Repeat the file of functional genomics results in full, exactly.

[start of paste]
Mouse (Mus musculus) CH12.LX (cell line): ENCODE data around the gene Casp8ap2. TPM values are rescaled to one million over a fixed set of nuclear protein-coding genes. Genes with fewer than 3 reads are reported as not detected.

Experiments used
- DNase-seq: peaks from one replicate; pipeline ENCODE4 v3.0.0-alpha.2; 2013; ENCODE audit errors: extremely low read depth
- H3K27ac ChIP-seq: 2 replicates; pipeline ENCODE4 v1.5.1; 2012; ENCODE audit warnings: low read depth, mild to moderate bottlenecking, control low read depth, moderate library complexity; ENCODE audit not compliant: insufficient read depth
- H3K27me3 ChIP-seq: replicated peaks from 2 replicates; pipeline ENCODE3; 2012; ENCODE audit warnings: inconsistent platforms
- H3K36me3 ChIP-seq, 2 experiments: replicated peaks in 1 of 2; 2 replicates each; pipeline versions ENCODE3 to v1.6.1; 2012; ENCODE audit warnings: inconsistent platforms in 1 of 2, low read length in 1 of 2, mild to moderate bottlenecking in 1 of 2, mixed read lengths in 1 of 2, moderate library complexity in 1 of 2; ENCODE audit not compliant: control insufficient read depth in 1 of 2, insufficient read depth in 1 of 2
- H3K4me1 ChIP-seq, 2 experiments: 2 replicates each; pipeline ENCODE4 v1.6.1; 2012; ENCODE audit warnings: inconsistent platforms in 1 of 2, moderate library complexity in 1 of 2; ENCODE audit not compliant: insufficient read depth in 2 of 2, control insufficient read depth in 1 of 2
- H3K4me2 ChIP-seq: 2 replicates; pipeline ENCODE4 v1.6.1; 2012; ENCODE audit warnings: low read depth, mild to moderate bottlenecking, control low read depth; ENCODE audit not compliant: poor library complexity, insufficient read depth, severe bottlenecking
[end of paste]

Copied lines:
Mouse (Mus musculus) CH12.LX (cell line): ENCODE data around the gene Casp8ap2. TPM values are rescaled to one million over a fixed set of nuclear protein-coding genes. Genes with fewer than 3 reads are reported as not detected.

Experiments used
- DNase-seq: peaks from one replicate; pipeline ENCODE4 v3.0.0-alpha.2; 2013; ENCODE audit errors: extremely low read depth
- H3K27ac ChIP-seq: 2 replicates; pipeline ENCODE4 v1.5.1; 2012; ENCODE audit warnings: low read depth, mild to moderate bottlenecking, control low read depth, moderate library complexity; ENCODE audit not compliant: insufficient read depth
- H3K27me3 ChIP-seq: replicated peaks from 2 replicates; pipeline ENCODE3; 2012; ENCODE audit warnings: inconsistent platforms
- H3K36me3 ChIP-seq, 2 experiments: replicated peaks in 1 of 2; 2 replicates each; pipeline versions ENCODE3 to v1.6.1; 2012; ENCODE audit warnings: inconsistent platforms in 1 of 2, low read length in 1 of 2, mild to moderate bottlenecking in 1 of 2, mixed read lengths in 1 of 2, moderate library complexity in 1 of 2; ENCODE audit not compliant: control insufficient read depth in 1 of 2, insufficient read depth in 1 of 2
- H3K4me1 ChIP-seq, 2 experiments: 2 replicates each; pipeline ENCODE4 v1.6.1; 2012; ENCODE audit warnings: inconsistent platforms in 1 of 2, moderate library complexity in 1 of 2; ENCODE audit not compliant: insufficient read depth in 2 of 2, control insufficient read depth in 1 of 2
- H3K4me2 ChIP-seq: 2 replicates; pipeline ENCODE4 v1.6.1; 2012; ENCODE audit warnings: low read depth, mild to moderate bottlenecking, control low read depth; ENCODE audit not compliant: poor library complexity, insufficient read depth, severe bottlenecking